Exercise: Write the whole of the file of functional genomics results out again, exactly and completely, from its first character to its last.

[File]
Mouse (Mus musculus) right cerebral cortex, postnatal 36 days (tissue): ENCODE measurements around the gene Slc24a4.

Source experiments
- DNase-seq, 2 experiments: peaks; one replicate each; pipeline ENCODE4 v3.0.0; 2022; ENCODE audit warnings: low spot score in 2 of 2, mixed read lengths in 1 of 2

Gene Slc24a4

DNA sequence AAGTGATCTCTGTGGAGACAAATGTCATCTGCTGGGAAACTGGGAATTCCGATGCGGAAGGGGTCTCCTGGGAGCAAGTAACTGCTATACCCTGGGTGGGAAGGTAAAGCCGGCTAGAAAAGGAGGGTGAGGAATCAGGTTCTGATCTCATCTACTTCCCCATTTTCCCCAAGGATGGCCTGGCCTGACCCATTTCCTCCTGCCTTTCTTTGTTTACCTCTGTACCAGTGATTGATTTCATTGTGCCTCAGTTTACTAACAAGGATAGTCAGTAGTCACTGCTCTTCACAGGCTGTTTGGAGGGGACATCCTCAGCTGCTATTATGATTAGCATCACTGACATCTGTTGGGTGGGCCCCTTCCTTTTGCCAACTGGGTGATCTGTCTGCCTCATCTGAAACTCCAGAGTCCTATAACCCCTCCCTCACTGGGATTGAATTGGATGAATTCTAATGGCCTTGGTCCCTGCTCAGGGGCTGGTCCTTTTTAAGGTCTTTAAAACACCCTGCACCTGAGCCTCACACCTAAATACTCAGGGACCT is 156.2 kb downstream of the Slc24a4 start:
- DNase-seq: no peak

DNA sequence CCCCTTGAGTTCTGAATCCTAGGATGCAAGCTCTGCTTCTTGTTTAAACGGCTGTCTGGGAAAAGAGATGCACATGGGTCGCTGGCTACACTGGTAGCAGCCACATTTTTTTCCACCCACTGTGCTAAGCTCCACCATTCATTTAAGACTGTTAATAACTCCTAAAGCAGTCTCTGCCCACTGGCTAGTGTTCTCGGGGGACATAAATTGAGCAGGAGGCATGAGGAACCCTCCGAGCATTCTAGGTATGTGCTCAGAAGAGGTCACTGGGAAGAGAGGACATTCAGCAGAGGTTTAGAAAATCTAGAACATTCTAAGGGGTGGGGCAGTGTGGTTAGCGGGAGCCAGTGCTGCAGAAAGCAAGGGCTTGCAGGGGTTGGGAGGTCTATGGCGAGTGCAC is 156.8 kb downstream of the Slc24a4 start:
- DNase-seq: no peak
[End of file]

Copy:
Mouse (Mus musculus) right cerebral cortex, postnatal 36 days (tissue): ENCODE measurements around the gene Slc24a4.

Source experiments
- DNase-seq, 2 experiments: peaks; one replicate each; pipeline ENCODE4 v3.0.0; 2022; ENCODE audit warnings: low spot score in 2 of 2, mixed read lengths in 1 of 2

Gene Slc24a4

DNA sequence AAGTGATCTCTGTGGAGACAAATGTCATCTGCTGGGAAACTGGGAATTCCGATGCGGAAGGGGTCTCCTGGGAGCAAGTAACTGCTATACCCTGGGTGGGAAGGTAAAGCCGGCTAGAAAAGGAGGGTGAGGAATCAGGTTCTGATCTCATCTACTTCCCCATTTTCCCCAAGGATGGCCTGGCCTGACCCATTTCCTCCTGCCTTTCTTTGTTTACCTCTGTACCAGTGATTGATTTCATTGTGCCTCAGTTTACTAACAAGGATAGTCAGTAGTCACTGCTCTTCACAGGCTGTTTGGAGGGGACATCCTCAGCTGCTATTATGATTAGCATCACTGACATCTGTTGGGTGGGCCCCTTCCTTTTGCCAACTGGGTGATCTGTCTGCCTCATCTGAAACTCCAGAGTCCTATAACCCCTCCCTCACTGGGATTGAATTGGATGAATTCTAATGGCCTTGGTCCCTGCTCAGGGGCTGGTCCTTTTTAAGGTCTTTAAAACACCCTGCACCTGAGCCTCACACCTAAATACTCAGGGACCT is 156.2 kb downstream of the Slc24a4 start:
- DNase-seq: no peak

DNA sequence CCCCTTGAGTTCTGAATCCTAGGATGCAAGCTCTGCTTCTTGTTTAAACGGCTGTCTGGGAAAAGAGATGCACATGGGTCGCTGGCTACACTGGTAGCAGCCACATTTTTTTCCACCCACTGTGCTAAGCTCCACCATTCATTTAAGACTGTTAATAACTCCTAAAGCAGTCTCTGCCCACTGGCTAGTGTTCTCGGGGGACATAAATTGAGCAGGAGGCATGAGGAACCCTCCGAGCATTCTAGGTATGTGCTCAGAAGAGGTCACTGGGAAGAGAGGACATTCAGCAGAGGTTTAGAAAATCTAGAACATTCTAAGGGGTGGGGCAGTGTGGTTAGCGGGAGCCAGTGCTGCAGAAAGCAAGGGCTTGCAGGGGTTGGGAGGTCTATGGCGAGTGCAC is 156.8 kb downstream of the Slc24a4 start:
- DNase-seq: no peak